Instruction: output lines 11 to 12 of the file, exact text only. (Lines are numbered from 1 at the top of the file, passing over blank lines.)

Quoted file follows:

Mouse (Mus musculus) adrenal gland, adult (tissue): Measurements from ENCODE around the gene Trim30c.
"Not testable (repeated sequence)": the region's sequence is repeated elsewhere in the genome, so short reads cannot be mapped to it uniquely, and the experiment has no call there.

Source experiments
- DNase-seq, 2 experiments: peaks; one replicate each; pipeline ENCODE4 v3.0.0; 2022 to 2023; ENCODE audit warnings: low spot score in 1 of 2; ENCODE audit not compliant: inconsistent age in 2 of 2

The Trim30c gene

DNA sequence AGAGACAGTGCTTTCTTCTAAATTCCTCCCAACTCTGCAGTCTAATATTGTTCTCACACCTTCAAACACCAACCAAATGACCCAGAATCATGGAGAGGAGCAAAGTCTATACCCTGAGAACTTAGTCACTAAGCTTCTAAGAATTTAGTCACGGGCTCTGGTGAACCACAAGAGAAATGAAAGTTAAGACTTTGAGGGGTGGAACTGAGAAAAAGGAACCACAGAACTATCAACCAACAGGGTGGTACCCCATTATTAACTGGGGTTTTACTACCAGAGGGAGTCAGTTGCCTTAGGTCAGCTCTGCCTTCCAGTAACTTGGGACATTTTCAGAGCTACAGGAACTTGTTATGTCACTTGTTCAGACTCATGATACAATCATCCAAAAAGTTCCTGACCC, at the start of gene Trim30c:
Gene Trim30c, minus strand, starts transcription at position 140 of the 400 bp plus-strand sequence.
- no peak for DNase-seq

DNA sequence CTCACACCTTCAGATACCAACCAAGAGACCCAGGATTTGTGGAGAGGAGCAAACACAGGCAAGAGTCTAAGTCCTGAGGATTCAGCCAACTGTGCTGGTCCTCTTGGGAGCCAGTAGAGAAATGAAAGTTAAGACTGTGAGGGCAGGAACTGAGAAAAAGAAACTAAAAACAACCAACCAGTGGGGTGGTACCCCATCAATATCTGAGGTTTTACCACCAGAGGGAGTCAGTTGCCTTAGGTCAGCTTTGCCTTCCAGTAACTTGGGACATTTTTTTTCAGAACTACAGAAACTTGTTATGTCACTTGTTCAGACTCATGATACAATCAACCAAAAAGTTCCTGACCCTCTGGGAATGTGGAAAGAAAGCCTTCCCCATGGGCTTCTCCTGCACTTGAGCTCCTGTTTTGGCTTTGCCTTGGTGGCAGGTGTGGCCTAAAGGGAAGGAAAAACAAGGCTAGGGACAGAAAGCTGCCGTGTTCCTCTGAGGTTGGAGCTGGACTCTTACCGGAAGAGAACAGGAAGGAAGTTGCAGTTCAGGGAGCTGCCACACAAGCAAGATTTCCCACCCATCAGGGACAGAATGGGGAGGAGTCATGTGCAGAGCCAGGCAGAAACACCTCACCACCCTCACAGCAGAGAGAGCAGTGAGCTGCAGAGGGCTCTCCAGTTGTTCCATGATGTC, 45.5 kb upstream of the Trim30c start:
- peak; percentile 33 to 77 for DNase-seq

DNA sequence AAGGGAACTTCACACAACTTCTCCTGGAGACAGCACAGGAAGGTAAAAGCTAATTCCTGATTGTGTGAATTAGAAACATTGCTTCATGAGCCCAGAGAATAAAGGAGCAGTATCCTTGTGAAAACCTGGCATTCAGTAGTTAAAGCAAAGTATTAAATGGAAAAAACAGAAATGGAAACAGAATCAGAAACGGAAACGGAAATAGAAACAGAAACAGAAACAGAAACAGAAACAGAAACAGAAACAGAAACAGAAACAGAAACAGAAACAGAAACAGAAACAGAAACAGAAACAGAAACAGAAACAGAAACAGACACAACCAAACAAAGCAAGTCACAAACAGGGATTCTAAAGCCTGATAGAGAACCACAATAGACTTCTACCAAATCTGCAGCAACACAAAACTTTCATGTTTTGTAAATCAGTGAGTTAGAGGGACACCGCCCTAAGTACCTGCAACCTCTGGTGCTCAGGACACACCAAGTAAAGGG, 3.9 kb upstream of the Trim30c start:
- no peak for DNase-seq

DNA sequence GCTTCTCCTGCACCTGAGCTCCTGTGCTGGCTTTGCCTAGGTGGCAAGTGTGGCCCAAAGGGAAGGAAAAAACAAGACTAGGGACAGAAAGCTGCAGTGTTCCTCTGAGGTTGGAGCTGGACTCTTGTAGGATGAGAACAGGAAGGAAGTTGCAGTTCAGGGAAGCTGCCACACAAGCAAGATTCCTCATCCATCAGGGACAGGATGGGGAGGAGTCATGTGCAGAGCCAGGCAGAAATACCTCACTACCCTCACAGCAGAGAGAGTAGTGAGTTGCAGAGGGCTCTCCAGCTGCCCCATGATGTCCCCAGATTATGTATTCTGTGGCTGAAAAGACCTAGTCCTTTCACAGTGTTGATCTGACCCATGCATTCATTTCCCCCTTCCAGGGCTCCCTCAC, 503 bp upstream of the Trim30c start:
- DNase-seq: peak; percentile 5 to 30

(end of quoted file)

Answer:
DNA sequence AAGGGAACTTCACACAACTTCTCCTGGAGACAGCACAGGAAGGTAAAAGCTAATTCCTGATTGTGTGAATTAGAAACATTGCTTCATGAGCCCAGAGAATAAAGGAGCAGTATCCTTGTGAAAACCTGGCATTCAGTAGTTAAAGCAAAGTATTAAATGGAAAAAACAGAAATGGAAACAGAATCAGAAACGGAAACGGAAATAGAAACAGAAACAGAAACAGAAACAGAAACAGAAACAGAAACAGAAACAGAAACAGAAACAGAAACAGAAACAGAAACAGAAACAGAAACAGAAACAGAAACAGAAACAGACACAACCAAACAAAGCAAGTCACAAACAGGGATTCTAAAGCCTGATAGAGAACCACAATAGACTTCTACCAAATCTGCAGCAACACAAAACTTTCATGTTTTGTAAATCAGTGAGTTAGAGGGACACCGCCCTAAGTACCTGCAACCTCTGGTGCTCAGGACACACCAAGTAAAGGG, 3.9 kb upstream of the Trim30c start:
- no peak for DNase-seq